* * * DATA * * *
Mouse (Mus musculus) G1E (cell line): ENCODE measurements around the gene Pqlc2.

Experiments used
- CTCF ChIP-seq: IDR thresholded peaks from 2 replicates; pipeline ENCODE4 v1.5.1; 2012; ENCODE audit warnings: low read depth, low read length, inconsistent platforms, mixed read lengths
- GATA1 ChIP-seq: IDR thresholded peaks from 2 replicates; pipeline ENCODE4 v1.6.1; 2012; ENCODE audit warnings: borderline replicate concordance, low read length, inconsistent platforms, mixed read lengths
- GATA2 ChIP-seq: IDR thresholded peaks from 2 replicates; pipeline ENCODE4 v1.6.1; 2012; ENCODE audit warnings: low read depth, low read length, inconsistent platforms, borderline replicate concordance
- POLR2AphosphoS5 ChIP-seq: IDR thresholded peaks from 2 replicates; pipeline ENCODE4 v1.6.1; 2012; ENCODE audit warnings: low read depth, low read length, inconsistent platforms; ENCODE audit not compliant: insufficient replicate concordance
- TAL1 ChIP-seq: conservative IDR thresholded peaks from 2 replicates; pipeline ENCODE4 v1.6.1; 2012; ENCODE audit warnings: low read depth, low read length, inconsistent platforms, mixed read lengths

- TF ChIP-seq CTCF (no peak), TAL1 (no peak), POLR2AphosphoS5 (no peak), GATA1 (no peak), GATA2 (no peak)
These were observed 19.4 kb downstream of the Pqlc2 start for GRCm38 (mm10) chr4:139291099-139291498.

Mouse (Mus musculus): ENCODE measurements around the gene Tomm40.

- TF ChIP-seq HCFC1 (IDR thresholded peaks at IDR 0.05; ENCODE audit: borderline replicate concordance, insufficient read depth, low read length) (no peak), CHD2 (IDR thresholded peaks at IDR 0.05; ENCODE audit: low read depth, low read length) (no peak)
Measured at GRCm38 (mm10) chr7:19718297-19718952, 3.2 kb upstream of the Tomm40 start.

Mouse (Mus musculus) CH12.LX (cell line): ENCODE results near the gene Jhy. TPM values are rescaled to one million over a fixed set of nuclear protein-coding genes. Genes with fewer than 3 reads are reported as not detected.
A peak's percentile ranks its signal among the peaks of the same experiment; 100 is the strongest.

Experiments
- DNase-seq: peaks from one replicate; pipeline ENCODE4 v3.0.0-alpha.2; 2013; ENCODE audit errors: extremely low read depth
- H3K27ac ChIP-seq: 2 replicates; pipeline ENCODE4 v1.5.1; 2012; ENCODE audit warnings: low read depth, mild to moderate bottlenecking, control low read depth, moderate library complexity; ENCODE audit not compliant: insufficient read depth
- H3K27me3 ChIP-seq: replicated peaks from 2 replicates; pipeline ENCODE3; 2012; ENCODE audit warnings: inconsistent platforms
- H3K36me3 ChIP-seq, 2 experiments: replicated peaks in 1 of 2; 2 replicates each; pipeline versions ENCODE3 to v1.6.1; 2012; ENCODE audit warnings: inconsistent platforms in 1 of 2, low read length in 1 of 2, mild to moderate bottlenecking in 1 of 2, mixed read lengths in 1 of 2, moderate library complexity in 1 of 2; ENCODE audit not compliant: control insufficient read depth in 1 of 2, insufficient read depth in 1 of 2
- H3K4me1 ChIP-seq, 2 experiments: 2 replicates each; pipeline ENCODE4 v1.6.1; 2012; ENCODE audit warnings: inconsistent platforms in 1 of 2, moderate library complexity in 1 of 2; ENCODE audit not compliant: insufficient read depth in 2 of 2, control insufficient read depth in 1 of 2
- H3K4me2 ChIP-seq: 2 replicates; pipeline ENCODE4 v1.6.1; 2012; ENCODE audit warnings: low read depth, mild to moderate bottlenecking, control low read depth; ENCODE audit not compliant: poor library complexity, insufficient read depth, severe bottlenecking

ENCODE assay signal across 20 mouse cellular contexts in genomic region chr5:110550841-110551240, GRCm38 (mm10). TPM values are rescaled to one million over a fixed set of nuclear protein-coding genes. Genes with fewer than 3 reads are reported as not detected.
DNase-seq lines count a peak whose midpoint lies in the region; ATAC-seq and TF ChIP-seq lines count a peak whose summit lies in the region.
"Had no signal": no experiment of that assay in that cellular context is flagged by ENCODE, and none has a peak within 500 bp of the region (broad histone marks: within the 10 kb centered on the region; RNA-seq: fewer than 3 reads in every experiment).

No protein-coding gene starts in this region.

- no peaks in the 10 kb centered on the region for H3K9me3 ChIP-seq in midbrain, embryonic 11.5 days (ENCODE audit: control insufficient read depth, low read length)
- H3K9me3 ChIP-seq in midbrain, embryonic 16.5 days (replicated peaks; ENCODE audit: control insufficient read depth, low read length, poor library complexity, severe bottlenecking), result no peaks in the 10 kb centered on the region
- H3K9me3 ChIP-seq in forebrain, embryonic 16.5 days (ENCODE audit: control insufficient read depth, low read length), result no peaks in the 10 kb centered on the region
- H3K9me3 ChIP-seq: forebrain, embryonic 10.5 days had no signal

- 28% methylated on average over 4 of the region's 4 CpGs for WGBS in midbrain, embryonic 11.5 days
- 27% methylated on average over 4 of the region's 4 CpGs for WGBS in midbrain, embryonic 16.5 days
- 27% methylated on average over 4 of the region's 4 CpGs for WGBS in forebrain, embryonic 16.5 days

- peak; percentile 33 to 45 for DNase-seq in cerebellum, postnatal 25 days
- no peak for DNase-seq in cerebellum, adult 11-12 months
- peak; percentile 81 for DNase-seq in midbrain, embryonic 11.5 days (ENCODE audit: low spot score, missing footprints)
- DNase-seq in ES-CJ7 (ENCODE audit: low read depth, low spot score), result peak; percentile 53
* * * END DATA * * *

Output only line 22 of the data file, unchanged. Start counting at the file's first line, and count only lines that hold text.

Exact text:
ENCODE assay signal across 20 mouse cellular contexts in genomic region chr5:110550841-110551240, GRCm38 (mm10). TPM values are rescaled to one million over a fixed set of nuclear protein-coding genes. Genes with fewer than 3 reads are reported as not detected.